To Multitask, Or Not To Multitask, That Is The Question
A few years ago, my husband Joe called from Alaska to invite us to The Last Frontier for a fun, albeit freezing family vacation. I had never been and quite simply missed my husband so minutes later I had six tabs open on my desktop comparing flights. I was on a mission!
Before deciding which flight to book, my dad called asking me to find him a flight for a trip of his own. I told him, “No problem!” then pulled his flight options up on my screen in new tabs. I called my dad back a short time later saying, “I found a great deal. Only $174 round-trip. Should I book it?” He gave me the okay and I booked his flight. I returned to booking my own travel arrangements to Alaska.
Later that afternoon I opened my dad’s flight confirmation email. What?! I had booked him to fly roundtrip from MY airport to his airport instead of from HIS airport to his destination. Whoops! In my hurry, I had possibly made a $174 mistake! Luckily for me, I was able to switch his flight for no charge but my error cost me in other ways. It cost me hours of precious time calling the travel booking site, waiting on hold only to find out the representative who finally answered couldn’t help me, being transferred, waiting on hold again, being told I had to contact the airline directly, calling the airline, and so on, all because I attempted to… dare I say it? Multitask.
Have you experienced a similar scenario? Maybe you even embrace the art of multitasking? Many years ago, I proudly listed multitasking as a skill on my resume. I reasoned that environments are increasingly demanding so with the pressure to be efficient and productive, I should attempt to excel at doing more than one thing at a time. The problem with my theory was there’s no such thing as multitasking.
Aside from brainless activities like chewing gum while walking, we are incapable of executing two activities at the same time well. When you think you are “multitasking” you are actually just switching back and forth between tasks rapidly. Neither task is receiving your full attention, plus you’re losing time and focus each time you make the switch. When you buy into the lie of multitasking, you are condemning yourself to feeling overwhelmed, inaccuracies in your work, and poor communication with others. Being efficient is a handsome goal but it requires you to focus on one activity at a time with all your effort and brainpower, not fragments of it.
The temptations to “multitask” are endless. Learn to recognize the two main types that prevent you from working efficiently so you can avoid their traps.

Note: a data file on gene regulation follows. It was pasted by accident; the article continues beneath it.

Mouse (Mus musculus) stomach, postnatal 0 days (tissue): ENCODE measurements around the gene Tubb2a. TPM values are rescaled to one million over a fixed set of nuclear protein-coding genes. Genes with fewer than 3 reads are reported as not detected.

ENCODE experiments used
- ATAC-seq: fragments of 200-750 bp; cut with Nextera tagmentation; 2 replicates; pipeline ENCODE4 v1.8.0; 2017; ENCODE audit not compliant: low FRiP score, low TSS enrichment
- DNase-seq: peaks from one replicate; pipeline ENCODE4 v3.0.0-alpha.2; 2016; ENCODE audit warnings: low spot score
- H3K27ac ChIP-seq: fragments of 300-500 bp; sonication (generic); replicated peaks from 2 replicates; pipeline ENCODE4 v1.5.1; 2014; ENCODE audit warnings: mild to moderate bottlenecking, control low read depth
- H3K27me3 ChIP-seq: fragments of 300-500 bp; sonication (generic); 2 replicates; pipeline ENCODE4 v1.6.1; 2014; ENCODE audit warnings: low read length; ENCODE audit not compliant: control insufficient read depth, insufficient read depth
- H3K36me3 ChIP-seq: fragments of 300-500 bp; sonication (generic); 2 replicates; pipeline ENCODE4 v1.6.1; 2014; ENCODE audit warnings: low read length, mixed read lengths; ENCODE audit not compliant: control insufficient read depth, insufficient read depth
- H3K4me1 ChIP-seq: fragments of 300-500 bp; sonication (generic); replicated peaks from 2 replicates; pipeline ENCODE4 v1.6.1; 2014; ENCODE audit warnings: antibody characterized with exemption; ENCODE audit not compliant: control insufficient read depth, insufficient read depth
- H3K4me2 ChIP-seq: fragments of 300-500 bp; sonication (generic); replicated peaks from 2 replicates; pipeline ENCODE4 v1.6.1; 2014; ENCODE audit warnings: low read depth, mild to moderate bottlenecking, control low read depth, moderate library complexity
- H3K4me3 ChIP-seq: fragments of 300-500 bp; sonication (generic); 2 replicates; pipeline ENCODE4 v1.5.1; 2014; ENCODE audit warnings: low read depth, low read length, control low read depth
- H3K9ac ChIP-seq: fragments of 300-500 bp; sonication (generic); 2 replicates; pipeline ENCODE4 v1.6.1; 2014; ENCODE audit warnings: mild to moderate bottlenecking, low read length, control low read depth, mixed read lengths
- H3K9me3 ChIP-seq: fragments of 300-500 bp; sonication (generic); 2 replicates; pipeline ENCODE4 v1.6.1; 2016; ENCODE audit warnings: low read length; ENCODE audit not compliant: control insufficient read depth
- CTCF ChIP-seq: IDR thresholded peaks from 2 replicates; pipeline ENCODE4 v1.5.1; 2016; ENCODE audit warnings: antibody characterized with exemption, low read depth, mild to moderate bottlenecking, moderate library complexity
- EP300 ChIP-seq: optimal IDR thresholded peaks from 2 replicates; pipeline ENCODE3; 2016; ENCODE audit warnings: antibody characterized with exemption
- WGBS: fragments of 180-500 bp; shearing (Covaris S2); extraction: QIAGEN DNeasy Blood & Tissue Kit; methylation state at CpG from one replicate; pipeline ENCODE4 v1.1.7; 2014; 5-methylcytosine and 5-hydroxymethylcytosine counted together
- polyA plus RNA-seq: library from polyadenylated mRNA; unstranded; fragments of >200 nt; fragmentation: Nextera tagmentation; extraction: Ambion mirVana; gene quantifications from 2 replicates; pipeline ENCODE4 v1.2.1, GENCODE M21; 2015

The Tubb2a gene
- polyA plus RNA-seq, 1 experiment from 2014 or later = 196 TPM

This type occurs when you proactively distract yourself by attempting to do more than one activity at a time such as scrolling through Facebook while listening to a speaker at a conference. You won’t be retaining the speaker’s nuggets of wisdom, nor will you be comprehending what you’re seeing and reading on social media.
This type occurs when someone else distracts you, drawing your attention away from whatever you’re doing such as when a colleague requests your opinion on an offer and you discuss it with her while continuing to input numbers into QuickBooks. While passively engaging with your colleague, you’re likely making errors in your accounting records that could breed disastrous results come tax season.
Both internal and external “multitasking” are lose-lose situations because neither activity receives your undivided, focused attention and therefore neither of them are completed to the best of your ability. “Multitasking” is a misnomer! You cannot accomplish multiple tasks at once that require your attention. The above scenarios are simply examples of alternating focus back and forth from one task to another which decreases focus and wastes time, thus decreasing your productivity.
Don’t buy into the lie of “multitasking.” If multiple tasks require your attention, complete one then move on to the next. Otherwise, you might wind up arriving at the airport for a non-booked flight or worse. Time is your most valuable asset and attempting to “multitask” results in wasting it. Question answered.
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About the Contributor
She helps real estate professionals take consistent, massive, focused action in business and equips them with the specific techniques needed to reduce stress, increase profits, make more time for what matters most, and achieve their vision of success.
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